by Trevor Bates.
Given that the 17th, 18th and 19th centuries saw the European ‘empire style’ outreach in trading patterns enabled the Christian Churches of European lands to establish themselves among people of different ethnic and cultural lifestyles in far-flung lands, some of whom responded to the Gospel of Christ:
And given that the 21st century of economic globalisation and instability has brought about a movement of peoples to live in communities of diversity searching for safety and security, which are quite unique for Britain:
And given that people of different faiths and varying religious traditions are manifesting diverse patterns of human living – in terms of empathy, caring, endeavour, and celebration, in their new settings, sufficient to hint at an emerging cosmopolitan world:
What is God doing with us?
Where is Christ in the midst of this vortex of change?
What is the living God saying to us as Christians?
WHAT IS GOD DOING WITH US?
Wilfred Cantwell Smith argues that: ‘All human history is Heilsgeschichte (salvation history). Not Israel’s only, either the old or the new, but the history of every religious community. [And] This has always been true: although we are the first generation of Christians to see this seriously and corporately, and to be able to respond to the vision.’[i] This insight should give Christians renewed confidence to proclaim that history should be seen as ‘the arena of divine actions,’ and realise that the Christian communities in Britain and Europe are being prompted to respond in new ways to our present unique time.
In the overall scheme of things have we come to a ‘wind of change’ period in the history of humanity? As we search to blend together as an extended family of peoples, all the faith communities of our time are surely challenged to manifest their spiritual resources by nurturing the basic values and inner resources of resilience, strength and gratitude, and to spell out in everyday living God’s new purpose for our world. Indeed are not all people of faith being invited together to rejoice in God’s passionate and compassionate dynamic initiatives to fashion a new kind of cosmopolitan world?
WHERE IS CHRIST IN THIS VORTEX OF CHANGE?
If, as Clive Marsh suggests,[ii] the incarnate action of God is recognisable in the ‘Jesus patterns’ of compassionate human interaction, forgiveness, reconciliation and mutual respect as the Christian tradition proclaims, should we then be surprised to find these Christlike patterns in ‘communities of practice’ are being lived out elsewhere outside the paradigm of the Christian Church and community? Are they not to be discovered in the ‘everyday world’ and in the communities of other faiths, and therefore acknowledged and applauded as heraldic signs of the Spirit at work in our time?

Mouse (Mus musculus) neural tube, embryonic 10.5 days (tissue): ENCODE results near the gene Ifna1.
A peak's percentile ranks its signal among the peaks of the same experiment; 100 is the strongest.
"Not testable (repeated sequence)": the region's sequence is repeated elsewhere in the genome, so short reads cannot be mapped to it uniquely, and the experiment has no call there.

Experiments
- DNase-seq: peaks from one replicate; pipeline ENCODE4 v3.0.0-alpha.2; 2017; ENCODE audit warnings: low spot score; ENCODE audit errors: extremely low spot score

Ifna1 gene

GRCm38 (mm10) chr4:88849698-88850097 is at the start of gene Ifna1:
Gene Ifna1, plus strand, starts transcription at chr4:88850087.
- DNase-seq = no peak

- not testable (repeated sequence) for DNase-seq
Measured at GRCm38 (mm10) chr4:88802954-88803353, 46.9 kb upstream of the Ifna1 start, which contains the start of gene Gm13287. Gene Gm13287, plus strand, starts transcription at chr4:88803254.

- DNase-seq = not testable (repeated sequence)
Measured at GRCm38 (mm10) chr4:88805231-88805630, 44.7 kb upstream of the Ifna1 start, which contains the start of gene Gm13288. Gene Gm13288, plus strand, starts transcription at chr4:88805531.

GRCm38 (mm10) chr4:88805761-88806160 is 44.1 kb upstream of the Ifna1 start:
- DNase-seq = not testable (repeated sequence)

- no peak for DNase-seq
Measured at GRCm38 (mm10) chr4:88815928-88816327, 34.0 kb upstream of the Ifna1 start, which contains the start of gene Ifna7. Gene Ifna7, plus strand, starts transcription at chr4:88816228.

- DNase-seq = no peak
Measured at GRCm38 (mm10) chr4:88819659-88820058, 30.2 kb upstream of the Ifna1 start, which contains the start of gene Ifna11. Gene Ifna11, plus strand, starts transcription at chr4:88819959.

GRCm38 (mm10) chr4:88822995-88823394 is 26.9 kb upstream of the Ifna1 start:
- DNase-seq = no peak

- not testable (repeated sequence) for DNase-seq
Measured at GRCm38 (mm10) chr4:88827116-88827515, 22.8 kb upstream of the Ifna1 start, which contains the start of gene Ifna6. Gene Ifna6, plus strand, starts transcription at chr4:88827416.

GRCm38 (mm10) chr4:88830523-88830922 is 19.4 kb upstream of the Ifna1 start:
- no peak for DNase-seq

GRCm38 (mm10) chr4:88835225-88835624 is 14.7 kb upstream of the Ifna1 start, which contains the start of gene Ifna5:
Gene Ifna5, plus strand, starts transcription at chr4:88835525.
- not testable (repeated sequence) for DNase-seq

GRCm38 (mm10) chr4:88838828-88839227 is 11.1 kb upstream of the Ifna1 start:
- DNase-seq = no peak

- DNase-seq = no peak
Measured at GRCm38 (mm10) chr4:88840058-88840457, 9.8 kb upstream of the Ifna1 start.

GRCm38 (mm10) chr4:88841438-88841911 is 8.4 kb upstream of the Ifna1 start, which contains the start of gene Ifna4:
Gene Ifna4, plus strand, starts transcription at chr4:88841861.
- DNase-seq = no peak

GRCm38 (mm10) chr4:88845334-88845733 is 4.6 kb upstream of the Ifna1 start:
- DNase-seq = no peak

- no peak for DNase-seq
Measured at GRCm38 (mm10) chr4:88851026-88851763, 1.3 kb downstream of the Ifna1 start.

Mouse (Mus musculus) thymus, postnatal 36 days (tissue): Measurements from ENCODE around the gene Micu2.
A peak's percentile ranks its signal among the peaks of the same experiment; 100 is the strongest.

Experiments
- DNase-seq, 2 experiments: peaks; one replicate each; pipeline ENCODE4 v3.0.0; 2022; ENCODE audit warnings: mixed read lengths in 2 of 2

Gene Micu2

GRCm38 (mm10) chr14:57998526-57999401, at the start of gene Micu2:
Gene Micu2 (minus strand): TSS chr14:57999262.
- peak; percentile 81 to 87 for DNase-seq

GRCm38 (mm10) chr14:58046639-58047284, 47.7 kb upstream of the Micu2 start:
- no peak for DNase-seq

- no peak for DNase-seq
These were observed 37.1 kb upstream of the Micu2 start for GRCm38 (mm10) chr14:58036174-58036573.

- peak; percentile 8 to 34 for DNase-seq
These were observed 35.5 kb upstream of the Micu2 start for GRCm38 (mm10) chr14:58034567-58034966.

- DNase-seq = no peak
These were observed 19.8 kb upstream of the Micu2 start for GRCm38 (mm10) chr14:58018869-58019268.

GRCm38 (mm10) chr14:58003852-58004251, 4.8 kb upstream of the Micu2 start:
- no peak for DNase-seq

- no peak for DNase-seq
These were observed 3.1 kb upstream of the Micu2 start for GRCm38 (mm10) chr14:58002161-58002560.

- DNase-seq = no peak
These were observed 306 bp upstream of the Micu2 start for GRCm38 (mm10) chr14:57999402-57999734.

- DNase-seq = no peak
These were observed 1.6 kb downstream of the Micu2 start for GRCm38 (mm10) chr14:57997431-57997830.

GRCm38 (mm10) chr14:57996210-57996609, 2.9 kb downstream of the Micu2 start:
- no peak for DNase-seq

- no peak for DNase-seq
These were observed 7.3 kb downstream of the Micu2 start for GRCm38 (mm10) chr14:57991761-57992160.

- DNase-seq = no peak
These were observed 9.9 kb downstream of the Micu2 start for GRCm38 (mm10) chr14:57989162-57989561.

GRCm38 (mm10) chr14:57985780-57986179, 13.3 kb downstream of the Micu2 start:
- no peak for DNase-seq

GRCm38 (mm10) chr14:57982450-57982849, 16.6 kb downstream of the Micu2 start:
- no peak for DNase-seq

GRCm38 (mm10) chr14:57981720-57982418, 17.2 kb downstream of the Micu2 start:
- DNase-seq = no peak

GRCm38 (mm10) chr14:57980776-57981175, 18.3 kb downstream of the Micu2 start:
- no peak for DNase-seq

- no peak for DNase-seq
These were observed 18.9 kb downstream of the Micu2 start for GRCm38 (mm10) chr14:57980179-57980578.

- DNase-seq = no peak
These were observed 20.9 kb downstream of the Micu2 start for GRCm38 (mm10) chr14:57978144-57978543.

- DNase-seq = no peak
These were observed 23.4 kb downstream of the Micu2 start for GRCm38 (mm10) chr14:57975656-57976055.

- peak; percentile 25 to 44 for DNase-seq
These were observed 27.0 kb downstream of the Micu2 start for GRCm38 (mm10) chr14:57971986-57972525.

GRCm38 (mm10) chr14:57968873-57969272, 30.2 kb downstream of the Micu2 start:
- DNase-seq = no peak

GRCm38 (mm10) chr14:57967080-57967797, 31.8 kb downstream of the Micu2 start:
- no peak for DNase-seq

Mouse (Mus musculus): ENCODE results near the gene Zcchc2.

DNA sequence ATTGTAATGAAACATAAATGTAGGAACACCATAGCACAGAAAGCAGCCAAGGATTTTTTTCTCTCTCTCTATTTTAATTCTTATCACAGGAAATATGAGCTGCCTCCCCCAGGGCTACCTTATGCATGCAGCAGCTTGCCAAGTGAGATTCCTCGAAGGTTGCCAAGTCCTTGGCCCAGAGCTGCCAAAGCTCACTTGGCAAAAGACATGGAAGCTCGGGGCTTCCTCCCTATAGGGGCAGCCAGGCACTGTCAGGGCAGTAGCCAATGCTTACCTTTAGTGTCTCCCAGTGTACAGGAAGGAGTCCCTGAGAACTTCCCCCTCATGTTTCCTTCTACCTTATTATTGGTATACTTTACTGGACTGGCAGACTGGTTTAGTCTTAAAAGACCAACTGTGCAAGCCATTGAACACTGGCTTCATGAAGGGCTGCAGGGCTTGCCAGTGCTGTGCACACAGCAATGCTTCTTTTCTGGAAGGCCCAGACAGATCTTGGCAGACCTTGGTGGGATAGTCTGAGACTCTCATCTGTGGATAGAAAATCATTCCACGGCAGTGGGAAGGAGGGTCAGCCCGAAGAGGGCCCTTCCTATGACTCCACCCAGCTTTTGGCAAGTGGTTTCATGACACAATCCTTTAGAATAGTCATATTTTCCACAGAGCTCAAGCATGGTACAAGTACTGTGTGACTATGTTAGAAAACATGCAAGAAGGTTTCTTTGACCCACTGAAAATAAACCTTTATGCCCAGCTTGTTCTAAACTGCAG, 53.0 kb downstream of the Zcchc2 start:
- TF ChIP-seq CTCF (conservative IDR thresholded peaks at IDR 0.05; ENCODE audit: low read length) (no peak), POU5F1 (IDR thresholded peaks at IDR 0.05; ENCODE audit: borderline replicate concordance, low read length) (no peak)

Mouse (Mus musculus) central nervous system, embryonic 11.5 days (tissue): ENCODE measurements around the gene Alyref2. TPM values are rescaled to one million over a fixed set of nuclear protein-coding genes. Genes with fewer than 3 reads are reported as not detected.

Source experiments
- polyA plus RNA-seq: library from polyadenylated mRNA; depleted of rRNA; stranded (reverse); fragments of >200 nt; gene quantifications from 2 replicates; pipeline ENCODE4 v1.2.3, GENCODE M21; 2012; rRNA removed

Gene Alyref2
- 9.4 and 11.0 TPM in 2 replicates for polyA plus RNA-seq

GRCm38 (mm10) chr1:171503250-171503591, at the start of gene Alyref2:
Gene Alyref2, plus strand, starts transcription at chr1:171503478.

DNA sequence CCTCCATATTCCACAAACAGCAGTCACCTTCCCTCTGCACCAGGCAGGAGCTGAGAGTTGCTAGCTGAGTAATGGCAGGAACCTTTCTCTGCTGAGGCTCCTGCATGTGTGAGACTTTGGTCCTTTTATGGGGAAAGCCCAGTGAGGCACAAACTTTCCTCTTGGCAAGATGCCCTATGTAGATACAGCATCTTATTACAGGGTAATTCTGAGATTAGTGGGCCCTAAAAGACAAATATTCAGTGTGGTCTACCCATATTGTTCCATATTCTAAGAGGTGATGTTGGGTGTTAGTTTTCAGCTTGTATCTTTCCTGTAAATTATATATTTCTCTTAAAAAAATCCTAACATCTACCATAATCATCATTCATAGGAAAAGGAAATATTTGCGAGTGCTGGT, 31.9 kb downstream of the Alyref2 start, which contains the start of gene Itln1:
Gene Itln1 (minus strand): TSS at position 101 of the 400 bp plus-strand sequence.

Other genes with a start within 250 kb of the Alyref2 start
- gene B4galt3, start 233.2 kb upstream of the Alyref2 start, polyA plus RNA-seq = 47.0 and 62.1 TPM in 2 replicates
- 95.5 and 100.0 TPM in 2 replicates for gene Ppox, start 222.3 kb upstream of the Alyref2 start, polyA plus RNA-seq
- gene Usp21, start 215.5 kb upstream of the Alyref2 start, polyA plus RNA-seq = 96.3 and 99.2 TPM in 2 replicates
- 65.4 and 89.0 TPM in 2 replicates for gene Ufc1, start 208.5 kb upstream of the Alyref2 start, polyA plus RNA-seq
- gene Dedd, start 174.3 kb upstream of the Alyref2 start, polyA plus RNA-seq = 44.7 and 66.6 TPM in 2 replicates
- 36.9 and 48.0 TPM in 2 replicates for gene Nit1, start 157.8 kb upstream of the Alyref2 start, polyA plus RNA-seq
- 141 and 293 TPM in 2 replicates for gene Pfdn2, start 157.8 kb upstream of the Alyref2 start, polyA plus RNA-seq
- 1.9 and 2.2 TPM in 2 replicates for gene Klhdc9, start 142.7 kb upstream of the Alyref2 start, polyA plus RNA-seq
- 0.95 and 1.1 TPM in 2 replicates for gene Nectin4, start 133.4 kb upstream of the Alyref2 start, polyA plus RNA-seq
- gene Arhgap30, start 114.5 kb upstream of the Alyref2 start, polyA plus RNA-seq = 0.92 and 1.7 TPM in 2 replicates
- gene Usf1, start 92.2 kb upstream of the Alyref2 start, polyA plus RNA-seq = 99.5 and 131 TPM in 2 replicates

WHAT IS GOD SAYING TO US AS CHRISTIANS?
However, as long as our diverse and cosmopolitan world cries out for God’s social justice to be given the highest of priorities to counter the evils of prejudice, suspicion, mistrust and greed then the Kingdom harmony of relationships will never be fully realised. Therefore, as family members of the community of Christ is God challenging us to make bold and adventurous moves to invite across the thresholds of our places of identity and belonging the people of other faiths, in gestures of hospitality and welcome? And in turn are we willing to cross their thresholds of belonging and identity, to ‘take off our shoes’ in humility and respect with gestures of namaste (meaning: ‘I bow to the God within you, and the Spirit within me salutes the Spirit in you’) in ventures of loving and lasting friendship?
Can Christians come alert to their contemporary commission from God? Is it possible for the dignity and spiritual worth of the human person to find centre stage both in the world of employment and in the spheres of local and world cosmopolitan community such as Christ longs for and as Jesus proclaimed in his own manifesto, that is Luke 4: 16-19?
[i] ‘Wilfred Cantwell Smith – A Reader – ed. by Kenneth Cracknell (2001), p.200
[ii] : Christ in Practice by Clive Marsh (2006), p22-23